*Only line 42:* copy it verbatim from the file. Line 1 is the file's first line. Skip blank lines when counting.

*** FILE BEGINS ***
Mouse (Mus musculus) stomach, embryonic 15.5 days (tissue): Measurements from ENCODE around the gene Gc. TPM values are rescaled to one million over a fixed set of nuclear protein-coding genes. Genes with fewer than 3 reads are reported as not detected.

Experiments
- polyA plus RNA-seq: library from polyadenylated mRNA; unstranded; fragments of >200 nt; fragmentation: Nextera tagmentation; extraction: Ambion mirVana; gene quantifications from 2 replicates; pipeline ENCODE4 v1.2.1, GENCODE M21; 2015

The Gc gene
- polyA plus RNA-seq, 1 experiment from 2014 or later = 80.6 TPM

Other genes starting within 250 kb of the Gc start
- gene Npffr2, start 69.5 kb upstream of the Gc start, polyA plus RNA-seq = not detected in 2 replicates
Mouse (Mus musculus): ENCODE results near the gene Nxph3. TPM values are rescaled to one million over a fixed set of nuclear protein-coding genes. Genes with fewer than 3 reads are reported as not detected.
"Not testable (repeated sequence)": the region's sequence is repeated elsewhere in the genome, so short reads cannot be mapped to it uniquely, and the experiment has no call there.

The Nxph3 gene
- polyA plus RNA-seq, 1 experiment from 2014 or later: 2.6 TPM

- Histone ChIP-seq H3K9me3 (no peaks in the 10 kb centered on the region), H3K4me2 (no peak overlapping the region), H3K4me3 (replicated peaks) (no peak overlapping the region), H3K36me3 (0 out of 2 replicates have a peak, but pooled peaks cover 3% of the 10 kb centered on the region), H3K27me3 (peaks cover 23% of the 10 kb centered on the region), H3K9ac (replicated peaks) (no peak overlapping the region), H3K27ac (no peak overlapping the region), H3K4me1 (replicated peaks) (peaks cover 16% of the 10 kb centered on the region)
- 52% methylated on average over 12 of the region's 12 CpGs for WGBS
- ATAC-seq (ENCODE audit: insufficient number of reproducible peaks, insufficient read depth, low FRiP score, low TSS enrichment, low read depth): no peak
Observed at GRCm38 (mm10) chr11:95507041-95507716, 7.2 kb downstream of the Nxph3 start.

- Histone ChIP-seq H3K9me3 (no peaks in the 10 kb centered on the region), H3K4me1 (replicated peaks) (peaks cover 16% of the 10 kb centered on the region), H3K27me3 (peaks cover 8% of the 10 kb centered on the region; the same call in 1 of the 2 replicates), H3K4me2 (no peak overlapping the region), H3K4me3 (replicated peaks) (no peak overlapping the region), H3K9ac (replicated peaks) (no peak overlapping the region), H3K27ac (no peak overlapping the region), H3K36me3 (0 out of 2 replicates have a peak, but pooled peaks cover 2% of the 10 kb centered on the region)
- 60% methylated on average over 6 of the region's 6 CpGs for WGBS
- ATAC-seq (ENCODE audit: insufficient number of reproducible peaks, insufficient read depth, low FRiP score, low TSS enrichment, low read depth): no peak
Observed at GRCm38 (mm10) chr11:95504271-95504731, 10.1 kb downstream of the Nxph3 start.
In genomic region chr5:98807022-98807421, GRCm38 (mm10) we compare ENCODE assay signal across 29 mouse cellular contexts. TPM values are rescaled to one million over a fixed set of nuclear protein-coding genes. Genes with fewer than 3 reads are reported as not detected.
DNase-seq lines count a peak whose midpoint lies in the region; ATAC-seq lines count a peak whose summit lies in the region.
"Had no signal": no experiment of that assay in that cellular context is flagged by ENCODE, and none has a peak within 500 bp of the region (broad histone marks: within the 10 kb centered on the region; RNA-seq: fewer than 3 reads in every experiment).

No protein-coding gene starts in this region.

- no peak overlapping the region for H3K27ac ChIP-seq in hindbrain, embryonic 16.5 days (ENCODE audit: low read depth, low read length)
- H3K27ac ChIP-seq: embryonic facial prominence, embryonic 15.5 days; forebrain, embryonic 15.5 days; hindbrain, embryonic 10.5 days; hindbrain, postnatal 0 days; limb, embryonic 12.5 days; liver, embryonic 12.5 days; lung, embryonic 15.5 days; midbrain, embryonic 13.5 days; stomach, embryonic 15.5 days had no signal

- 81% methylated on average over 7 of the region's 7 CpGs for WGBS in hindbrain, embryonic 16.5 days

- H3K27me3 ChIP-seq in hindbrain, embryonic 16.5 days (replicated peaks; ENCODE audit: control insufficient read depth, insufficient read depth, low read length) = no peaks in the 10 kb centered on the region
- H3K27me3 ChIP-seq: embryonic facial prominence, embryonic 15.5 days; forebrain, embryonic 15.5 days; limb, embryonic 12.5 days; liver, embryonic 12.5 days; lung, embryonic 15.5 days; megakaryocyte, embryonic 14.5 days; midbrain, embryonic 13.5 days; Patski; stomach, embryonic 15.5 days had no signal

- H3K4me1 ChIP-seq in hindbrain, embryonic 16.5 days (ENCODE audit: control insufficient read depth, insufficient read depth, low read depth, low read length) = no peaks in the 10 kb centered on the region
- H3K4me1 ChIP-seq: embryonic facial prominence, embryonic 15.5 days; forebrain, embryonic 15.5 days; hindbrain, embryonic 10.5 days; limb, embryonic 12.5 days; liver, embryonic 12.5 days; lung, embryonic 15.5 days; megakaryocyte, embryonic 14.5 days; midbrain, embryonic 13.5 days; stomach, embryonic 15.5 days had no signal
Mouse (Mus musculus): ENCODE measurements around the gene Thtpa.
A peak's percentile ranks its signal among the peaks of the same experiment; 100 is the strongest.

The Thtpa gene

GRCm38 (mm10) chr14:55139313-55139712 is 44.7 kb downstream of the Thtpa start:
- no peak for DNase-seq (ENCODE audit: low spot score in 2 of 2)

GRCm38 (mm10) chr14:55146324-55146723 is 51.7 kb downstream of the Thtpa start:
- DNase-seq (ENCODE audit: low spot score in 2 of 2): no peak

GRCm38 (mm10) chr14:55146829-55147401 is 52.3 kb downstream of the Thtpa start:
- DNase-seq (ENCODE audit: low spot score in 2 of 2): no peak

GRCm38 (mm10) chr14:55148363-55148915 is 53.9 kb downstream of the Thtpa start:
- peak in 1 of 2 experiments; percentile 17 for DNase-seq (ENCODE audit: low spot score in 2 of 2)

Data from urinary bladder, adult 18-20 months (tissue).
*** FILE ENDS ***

Data from urinary bladder, adult 18-20 months (tissue).